Database Warranty Analysis: A Pain in The Claims
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BY: RONALD ASKIN and JOHN W. FOWLER
Industrial Engineer-Volume 46 Number 1
Despite all the best efforts in design and manufacture, no real product can be mass-produced without some defects. Consequently, responsible companies set guarantee periods and honor warranties as a means of eliminating risk to consumers and protecting their own reputations when, inevitability, some products fair early.
Information collected in warranty claim databases has the direct use of tracking costs associated with early product failure and provides indirect information on likely customer satisfaction. There are also is the possibility of using these databases to analyze the lifetime distribution for a product, which sounds inviting but can be statistically dangerous.
The problem of a warranty data analysis is ideally (though rarely) every warranty claim would include a date of manufacture, a date of purchase, a date of warranty claim, and the value of a “use” variable that captures how much service the unit provided before the warranty claim. Using production counts by month and all information in the claims database (including incomplete records), the authors provided reliable statistical methods for estimation of a product time-to-failure distribution.
Identify abnormal profiles in manufacturing industries
Recent progress in sensing and information technology provides us with opportunities to integrate advanced statistical methodologies with system knowledge to better understand, model and control the quality of manufacturing processes. One of the most crucial steps in developing the monitoring system is to identify any outlying functions among a set of complex profiles and to remove them from the reference dataset because the presence of outliers can hamper the modeling of the functional curve and the properties of the monitoring system.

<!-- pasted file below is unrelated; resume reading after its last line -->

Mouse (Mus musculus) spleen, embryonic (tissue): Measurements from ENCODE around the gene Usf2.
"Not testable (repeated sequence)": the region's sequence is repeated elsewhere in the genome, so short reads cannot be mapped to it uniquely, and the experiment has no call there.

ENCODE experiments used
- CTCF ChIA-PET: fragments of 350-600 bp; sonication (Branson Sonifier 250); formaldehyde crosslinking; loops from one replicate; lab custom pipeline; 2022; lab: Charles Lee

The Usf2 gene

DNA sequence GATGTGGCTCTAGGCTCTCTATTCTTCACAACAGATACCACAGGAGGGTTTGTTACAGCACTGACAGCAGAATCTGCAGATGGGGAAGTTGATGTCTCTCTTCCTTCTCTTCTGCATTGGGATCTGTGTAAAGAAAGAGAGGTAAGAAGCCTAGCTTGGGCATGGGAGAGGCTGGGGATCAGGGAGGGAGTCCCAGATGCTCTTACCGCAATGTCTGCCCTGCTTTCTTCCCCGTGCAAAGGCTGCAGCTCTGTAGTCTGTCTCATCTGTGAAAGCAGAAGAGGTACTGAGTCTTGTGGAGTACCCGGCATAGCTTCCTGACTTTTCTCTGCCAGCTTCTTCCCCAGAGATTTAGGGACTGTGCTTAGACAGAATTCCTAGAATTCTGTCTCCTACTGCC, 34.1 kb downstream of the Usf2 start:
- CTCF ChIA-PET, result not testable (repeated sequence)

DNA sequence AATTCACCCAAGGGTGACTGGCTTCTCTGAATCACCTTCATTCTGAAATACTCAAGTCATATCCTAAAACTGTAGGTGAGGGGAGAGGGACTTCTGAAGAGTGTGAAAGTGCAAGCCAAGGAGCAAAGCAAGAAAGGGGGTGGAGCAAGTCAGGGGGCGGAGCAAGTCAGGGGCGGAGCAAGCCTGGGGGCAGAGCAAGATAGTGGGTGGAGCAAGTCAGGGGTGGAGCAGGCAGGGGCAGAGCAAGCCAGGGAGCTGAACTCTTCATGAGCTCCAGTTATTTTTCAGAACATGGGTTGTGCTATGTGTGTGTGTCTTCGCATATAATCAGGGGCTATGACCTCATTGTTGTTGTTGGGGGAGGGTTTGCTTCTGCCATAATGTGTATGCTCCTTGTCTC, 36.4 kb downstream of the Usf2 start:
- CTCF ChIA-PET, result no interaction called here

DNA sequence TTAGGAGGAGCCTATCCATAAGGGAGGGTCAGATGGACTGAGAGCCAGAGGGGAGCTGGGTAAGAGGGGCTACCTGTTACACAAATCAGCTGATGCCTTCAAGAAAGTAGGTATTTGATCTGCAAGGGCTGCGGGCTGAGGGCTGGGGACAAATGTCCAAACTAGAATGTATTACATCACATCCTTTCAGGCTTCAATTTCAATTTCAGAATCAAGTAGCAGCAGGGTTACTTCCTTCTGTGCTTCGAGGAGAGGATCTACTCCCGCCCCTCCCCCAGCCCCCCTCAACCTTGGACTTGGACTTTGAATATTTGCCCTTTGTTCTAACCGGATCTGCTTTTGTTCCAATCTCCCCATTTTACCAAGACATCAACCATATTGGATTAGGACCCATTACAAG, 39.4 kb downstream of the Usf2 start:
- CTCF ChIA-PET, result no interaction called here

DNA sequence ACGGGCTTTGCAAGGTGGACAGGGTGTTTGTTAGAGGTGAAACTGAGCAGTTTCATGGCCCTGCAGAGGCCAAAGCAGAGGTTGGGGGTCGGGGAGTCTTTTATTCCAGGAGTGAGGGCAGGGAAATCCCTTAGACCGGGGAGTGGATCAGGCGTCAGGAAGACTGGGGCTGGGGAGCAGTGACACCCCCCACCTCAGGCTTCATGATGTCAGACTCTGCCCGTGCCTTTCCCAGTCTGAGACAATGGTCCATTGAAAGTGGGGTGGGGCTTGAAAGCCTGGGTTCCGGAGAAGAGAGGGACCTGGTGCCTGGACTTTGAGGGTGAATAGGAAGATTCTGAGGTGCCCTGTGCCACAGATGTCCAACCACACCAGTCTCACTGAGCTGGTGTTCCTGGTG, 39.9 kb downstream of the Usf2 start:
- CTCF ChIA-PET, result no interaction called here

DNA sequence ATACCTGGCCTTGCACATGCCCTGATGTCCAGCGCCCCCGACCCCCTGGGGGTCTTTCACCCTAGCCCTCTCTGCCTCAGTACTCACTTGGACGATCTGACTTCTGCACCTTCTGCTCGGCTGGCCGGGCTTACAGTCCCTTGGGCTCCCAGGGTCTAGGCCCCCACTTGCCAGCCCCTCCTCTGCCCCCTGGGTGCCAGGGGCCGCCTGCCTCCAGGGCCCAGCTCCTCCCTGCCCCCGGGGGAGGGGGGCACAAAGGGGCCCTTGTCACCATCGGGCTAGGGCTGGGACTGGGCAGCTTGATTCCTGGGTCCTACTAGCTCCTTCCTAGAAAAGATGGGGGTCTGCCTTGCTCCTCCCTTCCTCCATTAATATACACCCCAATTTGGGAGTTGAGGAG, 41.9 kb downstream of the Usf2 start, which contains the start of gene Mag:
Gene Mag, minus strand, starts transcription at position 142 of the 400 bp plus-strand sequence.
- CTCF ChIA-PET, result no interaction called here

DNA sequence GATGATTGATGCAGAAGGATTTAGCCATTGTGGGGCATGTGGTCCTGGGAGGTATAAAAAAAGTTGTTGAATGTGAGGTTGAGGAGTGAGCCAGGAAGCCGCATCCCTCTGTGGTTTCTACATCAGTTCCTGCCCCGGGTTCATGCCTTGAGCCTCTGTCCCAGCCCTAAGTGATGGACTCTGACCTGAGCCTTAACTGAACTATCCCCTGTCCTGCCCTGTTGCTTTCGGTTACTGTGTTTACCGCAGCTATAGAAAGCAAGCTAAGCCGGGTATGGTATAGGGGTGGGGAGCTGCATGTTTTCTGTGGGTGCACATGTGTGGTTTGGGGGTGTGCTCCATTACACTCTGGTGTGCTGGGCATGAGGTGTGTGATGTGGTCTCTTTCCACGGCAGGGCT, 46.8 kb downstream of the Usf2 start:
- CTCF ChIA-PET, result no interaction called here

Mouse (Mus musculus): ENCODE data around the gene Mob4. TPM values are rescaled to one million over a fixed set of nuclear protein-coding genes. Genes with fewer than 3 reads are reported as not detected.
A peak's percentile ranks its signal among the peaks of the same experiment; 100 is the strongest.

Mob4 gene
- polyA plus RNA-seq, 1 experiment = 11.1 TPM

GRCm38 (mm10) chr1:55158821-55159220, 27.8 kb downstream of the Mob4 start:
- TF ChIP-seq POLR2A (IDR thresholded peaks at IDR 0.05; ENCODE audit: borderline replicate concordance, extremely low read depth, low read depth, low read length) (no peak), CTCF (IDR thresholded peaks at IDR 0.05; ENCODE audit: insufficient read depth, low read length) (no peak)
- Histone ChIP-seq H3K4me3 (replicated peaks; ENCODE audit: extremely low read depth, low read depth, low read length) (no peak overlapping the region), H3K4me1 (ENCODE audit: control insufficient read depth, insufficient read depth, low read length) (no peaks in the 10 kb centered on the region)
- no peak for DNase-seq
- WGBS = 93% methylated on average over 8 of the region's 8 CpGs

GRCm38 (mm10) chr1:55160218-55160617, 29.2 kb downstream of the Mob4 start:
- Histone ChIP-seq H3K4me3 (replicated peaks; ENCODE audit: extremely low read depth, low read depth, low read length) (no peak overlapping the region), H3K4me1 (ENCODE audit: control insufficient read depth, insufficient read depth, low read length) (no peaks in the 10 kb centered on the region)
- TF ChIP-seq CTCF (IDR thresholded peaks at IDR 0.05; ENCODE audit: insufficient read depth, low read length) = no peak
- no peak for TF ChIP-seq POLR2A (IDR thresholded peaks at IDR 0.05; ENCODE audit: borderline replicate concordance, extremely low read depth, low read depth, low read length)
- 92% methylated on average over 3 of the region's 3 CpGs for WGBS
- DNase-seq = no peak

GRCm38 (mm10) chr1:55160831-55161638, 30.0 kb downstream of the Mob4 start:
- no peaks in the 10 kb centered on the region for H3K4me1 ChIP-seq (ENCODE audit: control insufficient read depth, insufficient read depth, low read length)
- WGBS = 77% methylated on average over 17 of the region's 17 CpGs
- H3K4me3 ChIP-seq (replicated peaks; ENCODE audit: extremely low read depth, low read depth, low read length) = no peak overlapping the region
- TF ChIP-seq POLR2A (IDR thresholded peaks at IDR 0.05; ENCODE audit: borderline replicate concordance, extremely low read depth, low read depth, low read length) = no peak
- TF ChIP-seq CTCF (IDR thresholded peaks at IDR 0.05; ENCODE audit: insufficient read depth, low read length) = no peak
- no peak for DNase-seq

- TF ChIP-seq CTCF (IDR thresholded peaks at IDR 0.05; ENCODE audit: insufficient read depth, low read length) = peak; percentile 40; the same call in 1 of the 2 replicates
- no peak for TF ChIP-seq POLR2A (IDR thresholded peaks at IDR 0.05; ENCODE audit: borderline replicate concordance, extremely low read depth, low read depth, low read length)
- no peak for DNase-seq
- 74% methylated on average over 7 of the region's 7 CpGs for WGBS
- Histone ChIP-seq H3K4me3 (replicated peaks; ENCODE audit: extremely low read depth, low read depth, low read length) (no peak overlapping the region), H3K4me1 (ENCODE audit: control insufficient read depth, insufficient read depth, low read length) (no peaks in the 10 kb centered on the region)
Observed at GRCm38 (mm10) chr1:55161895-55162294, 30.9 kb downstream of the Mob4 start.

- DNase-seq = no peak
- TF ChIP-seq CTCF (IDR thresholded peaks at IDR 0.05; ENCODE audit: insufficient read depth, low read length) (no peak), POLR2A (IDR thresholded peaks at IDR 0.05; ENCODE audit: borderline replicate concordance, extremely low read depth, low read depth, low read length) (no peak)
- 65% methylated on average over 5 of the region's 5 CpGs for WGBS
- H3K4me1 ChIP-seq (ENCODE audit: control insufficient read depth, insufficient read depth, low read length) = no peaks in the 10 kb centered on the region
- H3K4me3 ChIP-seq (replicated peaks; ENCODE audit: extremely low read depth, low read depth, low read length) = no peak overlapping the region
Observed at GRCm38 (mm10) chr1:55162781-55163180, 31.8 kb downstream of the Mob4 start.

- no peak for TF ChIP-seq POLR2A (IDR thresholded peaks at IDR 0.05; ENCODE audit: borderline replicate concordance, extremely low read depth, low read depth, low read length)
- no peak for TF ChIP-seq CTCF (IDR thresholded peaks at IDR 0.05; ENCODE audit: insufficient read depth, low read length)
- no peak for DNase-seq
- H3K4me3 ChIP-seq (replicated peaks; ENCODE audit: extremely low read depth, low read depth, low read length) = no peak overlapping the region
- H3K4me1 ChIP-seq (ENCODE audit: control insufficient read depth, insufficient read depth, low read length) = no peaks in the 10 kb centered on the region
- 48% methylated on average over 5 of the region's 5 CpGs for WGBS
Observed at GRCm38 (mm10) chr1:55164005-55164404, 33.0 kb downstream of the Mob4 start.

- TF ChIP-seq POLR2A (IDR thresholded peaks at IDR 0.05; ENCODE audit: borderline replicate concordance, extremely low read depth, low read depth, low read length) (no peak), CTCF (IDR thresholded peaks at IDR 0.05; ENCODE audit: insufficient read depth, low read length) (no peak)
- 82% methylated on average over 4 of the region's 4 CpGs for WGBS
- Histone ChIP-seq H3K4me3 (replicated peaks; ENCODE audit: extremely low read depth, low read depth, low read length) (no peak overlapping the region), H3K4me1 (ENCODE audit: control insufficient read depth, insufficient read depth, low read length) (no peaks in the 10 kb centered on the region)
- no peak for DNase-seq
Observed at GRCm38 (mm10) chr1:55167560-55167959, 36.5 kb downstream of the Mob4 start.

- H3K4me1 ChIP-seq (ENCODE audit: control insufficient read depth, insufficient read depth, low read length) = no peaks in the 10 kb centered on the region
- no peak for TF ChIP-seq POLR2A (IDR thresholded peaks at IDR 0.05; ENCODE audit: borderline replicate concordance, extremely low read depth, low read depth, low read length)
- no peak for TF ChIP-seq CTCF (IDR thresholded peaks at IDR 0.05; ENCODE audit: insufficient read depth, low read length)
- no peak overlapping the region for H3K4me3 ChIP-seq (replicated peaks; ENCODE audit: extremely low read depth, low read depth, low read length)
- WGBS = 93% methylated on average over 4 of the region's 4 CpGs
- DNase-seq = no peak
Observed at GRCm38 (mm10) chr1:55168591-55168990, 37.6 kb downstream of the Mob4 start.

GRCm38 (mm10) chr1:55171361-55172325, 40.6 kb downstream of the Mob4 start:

Shortening your wait at the primary care practice
Scheduling in primary care is especially challenging because of the diversity of patient cases (acute versus chronic), mix of appointments (prescheduled versus same day), and uncertain time spent with providers and nonprovider staff (nurses and medical assistants). Analysis of the data led to a simple, functional patient classification to accommodate multiple appointment types (high complexity, low complexity and same-day appointments). The optimal solution must provide easy-to-implement guidelines on where slack (in the form of empty slots) should be introduced in the schedule to reduce patient waiting.
Residents happier with their new clinic schedules
Residents (sometimes called house staff) spend the majority of time during three post-graduate years in a primary care setting under the supervisor of faculty. On a daily basis, they treat both inpatients and an assigned group of outpatients in various settings. To solve the residents scheduling problem first we must describe the goals, constraints, preferences and subtleties of this problem and develop a mixed-integer programming model. In all, it was necessary to accommodate a dozen hierarchical goals and a variety of hard and soft constraints that differed by postgraduate year and specialty. Analysis to demonstrate both the use of the model and its ability to improve the quality of clinic schedules during each rotational block provide that a 15 percent increase in clinic assignments was possible over the study period. This translates into roughly 22 additional house staff being in the clinic each month and indirectly into at least 100 additional patient visits.